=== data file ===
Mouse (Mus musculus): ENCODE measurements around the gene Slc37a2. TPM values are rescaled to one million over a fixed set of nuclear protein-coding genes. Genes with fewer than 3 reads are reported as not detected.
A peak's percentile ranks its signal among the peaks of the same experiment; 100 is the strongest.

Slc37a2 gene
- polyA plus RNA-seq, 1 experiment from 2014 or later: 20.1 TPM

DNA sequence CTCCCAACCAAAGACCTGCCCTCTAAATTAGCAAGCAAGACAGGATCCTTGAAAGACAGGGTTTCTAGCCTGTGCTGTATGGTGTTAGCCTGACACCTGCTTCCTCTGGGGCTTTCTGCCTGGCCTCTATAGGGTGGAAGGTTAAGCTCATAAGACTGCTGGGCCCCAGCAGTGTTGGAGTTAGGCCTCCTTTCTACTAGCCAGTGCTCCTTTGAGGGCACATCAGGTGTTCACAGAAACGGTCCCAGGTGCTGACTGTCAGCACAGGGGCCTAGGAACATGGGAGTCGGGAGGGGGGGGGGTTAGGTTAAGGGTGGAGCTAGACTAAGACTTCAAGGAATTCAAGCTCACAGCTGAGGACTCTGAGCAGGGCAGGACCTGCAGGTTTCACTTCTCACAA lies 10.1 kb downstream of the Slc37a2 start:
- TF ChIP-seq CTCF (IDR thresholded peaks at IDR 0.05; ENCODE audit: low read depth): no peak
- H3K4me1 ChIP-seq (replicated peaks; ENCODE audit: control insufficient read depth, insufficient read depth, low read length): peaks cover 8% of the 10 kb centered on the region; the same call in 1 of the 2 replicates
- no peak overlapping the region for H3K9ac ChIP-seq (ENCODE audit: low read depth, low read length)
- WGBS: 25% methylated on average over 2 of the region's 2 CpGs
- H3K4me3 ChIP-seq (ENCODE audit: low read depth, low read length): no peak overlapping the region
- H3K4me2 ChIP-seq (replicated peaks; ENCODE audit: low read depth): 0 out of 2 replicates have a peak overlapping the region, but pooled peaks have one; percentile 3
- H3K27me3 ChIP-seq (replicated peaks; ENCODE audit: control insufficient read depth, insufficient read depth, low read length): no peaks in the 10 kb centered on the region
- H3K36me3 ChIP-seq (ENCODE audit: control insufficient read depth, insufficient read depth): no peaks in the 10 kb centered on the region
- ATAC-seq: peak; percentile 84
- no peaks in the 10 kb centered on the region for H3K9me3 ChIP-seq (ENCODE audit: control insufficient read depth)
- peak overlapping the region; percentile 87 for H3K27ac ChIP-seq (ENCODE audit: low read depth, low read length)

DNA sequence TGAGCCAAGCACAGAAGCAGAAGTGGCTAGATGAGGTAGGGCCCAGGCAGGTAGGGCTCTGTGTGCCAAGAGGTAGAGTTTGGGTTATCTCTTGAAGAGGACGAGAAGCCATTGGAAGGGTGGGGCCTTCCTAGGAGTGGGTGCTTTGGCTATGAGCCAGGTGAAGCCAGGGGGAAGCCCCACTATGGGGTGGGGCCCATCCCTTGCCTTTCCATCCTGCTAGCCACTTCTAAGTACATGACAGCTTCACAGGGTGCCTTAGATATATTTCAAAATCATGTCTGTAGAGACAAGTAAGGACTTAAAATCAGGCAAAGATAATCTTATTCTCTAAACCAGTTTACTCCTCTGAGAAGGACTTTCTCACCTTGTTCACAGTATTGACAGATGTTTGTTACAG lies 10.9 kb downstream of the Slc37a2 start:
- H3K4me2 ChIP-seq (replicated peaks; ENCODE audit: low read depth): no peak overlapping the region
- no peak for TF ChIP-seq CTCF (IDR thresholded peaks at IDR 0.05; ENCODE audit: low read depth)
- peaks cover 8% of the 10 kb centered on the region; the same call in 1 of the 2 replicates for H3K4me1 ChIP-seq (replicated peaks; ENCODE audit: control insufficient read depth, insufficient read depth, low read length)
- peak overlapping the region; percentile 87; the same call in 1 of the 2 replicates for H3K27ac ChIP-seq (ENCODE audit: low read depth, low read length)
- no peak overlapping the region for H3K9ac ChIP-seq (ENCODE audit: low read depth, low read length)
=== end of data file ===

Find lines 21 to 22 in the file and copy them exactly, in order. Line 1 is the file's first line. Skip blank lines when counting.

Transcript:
- peak overlapping the region; percentile 87; the same call in 1 of the 2 replicates for H3K27ac ChIP-seq (ENCODE audit: low read depth, low read length)
- no peak overlapping the region for H3K9ac ChIP-seq (ENCODE audit: low read depth, low read length)